‘1 Man 365 Films 365 Days’ – Day 307

#293/ 365 – ‘Ikiru′ (1952) – 143 mins
IMDb Challenge #176/ 250 – Ranked #175 – Lovefilm

A Japanese beaurocrat (Takashi Shimura) discovers he has terminal cancer, and after an initially fruitless search for meaning in his dull existence, decides to become highly assertive in the construction of a park in his city.

Acclaimed Japanese filmmaker Akira Kurosawa’s, Ikiru which translated into English means “to live”. Is a powerful yet simple visual storytelling of one mans journey and what it means to be truly alive, in this case Kanji Watanabe following his tragic discovery of cancer.

The final forty minutes of the film are unusual, as the main story is over and through a series of strange flashbacks it involves other characters reflecting on Watanabe’s condition and his quest to build the park. I felt this last chapter unnecessary and weakened the film as a whole. That aside, Ikiru is a sincere and incredibly well-made film that comes complete with an emotional closing shot.

#294/ 365 – ‘Yojimbo′ (1961) – 110 mins
IMDb Challenge #177/ 250 – Ranked #125 – Lovefilm

Yojimbo, a wandering samurai enters a rural town in nineteenth century Japan. After learning from the innkeeper that the town is divided between two gangsters, he plays one side off against the other.

Upon on watching Yojimbo for the first time today. I thought I’ve seen this story played out before and recently in the challenge, most notably it inspired Sergio Leone’s Spaghetti Western ‘A Fistful Of Dollars’. Yojimbo is full with fights, chases, and schemes being conjured up aplenty from Sanjuro the crafty samurai. Despite all this busyness director Akira Kurosawa still allows plenty of time in between for building compelling characters in the gangs townsfolk.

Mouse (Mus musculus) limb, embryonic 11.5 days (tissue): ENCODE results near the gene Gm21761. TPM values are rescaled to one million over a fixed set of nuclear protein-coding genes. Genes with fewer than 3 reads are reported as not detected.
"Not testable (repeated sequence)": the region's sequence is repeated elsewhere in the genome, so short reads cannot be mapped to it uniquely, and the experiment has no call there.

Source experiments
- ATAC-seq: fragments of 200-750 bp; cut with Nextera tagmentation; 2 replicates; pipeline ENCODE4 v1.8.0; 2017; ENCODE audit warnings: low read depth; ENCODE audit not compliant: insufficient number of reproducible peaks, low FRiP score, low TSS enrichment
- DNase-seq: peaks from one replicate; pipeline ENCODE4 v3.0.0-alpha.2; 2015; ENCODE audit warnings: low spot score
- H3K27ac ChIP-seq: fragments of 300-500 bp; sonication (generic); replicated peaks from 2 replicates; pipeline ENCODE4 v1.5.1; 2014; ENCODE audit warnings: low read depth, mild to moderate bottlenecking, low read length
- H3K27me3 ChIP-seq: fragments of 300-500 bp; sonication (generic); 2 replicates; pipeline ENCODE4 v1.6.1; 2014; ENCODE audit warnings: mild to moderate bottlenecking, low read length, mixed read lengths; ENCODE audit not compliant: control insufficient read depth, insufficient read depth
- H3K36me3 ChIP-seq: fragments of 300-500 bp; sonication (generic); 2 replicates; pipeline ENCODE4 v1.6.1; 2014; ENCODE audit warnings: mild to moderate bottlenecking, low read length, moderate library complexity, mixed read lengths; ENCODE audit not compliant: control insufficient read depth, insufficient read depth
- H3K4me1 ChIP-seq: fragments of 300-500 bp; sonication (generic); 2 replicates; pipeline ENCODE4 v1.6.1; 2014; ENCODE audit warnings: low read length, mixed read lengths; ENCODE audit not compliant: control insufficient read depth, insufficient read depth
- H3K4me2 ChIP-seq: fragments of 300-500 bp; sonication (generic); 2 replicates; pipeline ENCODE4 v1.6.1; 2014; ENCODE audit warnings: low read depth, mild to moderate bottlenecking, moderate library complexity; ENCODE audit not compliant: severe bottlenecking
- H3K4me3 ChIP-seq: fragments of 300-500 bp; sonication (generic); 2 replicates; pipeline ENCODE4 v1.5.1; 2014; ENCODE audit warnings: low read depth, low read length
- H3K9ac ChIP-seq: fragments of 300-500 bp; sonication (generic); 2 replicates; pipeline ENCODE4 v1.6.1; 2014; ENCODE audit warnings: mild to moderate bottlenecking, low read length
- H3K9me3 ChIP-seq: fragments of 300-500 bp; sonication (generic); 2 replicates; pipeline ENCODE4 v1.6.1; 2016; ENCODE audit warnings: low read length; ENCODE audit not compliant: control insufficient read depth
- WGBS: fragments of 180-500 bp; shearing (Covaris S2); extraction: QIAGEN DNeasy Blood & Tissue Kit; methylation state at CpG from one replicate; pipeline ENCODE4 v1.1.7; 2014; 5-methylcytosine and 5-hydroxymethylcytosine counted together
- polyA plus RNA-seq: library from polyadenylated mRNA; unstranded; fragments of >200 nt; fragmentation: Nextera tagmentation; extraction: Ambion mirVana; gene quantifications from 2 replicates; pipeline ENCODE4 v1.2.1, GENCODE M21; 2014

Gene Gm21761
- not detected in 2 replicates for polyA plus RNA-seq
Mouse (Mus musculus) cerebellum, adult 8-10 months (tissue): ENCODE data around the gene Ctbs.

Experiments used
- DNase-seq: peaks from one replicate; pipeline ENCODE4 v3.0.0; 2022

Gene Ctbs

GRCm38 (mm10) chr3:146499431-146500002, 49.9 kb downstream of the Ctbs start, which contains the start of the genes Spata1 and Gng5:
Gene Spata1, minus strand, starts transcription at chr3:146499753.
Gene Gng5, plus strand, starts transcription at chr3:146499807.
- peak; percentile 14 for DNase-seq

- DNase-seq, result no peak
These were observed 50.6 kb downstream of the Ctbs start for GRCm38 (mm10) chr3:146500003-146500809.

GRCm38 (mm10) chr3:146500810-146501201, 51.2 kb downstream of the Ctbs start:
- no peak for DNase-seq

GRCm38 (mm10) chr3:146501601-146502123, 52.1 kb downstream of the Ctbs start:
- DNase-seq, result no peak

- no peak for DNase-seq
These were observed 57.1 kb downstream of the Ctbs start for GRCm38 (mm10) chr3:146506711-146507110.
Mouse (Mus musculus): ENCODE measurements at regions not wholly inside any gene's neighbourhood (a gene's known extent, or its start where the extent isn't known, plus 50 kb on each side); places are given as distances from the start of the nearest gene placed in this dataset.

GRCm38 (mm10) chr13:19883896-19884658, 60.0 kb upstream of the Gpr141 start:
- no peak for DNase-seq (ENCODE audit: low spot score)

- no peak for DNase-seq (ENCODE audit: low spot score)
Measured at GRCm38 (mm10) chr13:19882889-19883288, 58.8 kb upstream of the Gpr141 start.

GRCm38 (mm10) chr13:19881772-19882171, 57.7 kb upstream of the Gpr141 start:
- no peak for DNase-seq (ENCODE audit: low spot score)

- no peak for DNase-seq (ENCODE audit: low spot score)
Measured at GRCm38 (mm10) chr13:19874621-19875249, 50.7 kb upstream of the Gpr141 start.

With some stunning cinematography which gives way to a claustrophobic feel with its dust and leaves blowing up, Yojimbo is a truly unforgettable film from Kurosawa.

#295/ 365 – ‘Ran′ (1985) – 162 mins
IMDb Challenge #178/ 250 – Ranked #126 – Lovefilm

A Japanese warlord coming to the end of his days, decides to divide his kingdom up between his three sons. But his youngest thinks him mad, and that his plan will lead to bloodshed, and soon enough the older brothers have taken up arms against one another.

The visuals, like the few Kurosawa films I had seen before ‘Ran’ are rich, alluring and awash with colour. The Japanese countryside through a series of astounding and well composed shots makes for some incredible wide vistas, from the lush green hills to the rough volcanic valleys. The story is epic in itself with memorable scenes like when the Great Lord Hidetora Ichimonji demands family unity from his three sons, Hidetora shows that a single arrow can be easily broken, but three arrows held together are strong.

Ran is a long watch at 2 hours and 40 minutes and at times I did find myself not connecting with the story as deeply as I had with other Kurosawa films. Nonetheless Ran is still highly recommended viewing. After now watching four films for the first time in ‘Rashomon’ ‘Ikiru’ ‘Yojimbo’ and ‘Ran’ from the visionary Akira Kurosawa on this iMDB #250 quest of mine. Means I now have a distinct liking for his films and can’t wait to witness, possibly his best work? – In ‘Seven Samurai’ in the coming weeks.

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